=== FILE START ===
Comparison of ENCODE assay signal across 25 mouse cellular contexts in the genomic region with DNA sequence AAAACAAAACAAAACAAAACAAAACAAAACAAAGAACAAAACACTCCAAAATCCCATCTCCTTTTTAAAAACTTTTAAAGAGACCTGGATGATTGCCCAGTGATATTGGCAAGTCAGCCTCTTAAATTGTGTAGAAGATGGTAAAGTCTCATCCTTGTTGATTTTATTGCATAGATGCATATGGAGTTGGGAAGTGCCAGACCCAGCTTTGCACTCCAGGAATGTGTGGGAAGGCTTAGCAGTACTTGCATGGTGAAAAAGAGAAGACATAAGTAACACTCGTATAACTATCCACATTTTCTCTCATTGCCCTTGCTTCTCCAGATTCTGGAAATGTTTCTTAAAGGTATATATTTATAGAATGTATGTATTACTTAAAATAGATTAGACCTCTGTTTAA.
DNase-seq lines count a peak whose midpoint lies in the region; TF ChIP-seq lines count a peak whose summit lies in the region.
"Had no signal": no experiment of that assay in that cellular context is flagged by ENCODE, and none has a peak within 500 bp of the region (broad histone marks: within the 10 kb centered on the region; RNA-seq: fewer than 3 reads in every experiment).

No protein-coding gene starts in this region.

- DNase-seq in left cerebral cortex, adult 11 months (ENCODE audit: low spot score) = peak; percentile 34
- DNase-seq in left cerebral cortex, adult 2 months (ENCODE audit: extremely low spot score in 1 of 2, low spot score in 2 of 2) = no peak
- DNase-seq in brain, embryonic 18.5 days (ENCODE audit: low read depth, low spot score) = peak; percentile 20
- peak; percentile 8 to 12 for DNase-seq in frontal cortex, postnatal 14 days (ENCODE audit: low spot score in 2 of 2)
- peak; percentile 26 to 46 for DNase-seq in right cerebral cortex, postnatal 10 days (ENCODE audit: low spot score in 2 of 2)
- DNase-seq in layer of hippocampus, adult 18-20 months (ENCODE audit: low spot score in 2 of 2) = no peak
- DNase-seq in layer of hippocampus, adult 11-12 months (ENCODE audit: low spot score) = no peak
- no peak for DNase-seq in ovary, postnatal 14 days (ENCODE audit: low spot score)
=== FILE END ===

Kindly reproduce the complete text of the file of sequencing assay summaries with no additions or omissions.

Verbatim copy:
Comparison of ENCODE assay signal across 25 mouse cellular contexts in the genomic region with DNA sequence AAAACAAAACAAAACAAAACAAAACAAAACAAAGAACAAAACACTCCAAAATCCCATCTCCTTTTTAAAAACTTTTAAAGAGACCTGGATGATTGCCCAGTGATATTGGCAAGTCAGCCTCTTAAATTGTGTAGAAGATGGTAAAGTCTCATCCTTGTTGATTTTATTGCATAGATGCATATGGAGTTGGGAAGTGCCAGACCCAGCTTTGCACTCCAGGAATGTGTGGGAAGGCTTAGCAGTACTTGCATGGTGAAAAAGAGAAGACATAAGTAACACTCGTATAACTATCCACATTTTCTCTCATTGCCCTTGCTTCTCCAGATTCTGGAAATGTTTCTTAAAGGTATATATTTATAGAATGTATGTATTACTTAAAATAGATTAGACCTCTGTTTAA.
DNase-seq lines count a peak whose midpoint lies in the region; TF ChIP-seq lines count a peak whose summit lies in the region.
"Had no signal": no experiment of that assay in that cellular context is flagged by ENCODE, and none has a peak within 500 bp of the region (broad histone marks: within the 10 kb centered on the region; RNA-seq: fewer than 3 reads in every experiment).

No protein-coding gene starts in this region.

- DNase-seq in left cerebral cortex, adult 11 months (ENCODE audit: low spot score) = peak; percentile 34
- DNase-seq in left cerebral cortex, adult 2 months (ENCODE audit: extremely low spot score in 1 of 2, low spot score in 2 of 2) = no peak
- DNase-seq in brain, embryonic 18.5 days (ENCODE audit: low read depth, low spot score) = peak; percentile 20
- peak; percentile 8 to 12 for DNase-seq in frontal cortex, postnatal 14 days (ENCODE audit: low spot score in 2 of 2)
- peak; percentile 26 to 46 for DNase-seq in right cerebral cortex, postnatal 10 days (ENCODE audit: low spot score in 2 of 2)
- DNase-seq in layer of hippocampus, adult 18-20 months (ENCODE audit: low spot score in 2 of 2) = no peak
- DNase-seq in layer of hippocampus, adult 11-12 months (ENCODE audit: low spot score) = no peak
- no peak for DNase-seq in ovary, postnatal 14 days (ENCODE audit: low spot score)